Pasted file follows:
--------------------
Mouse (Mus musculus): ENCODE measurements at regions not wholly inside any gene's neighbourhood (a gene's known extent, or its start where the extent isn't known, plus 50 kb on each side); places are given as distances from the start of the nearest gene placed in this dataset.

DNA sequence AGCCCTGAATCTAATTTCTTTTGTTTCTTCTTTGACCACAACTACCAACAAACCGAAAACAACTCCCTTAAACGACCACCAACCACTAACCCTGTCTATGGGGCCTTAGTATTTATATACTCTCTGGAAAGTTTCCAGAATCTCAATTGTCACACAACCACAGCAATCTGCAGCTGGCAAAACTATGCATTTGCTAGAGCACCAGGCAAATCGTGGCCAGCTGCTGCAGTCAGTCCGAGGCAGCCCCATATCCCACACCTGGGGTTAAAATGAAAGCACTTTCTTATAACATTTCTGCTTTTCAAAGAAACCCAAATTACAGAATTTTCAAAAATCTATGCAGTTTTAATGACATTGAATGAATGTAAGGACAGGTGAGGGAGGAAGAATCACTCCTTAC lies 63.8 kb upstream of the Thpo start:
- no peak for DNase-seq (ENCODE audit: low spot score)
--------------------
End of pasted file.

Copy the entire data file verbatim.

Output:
Mouse (Mus musculus): ENCODE measurements at regions not wholly inside any gene's neighbourhood (a gene's known extent, or its start where the extent isn't known, plus 50 kb on each side); places are given as distances from the start of the nearest gene placed in this dataset.

DNA sequence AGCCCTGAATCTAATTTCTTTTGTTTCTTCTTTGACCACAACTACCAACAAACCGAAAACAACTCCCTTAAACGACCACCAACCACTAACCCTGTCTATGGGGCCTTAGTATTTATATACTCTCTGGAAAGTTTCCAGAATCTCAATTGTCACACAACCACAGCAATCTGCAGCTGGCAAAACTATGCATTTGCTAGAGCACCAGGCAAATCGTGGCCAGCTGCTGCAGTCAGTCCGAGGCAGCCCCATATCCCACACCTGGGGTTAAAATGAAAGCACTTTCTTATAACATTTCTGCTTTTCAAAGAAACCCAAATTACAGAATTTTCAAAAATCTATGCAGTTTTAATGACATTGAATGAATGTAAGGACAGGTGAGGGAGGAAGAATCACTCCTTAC lies 63.8 kb upstream of the Thpo start:
- no peak for DNase-seq (ENCODE audit: low spot score)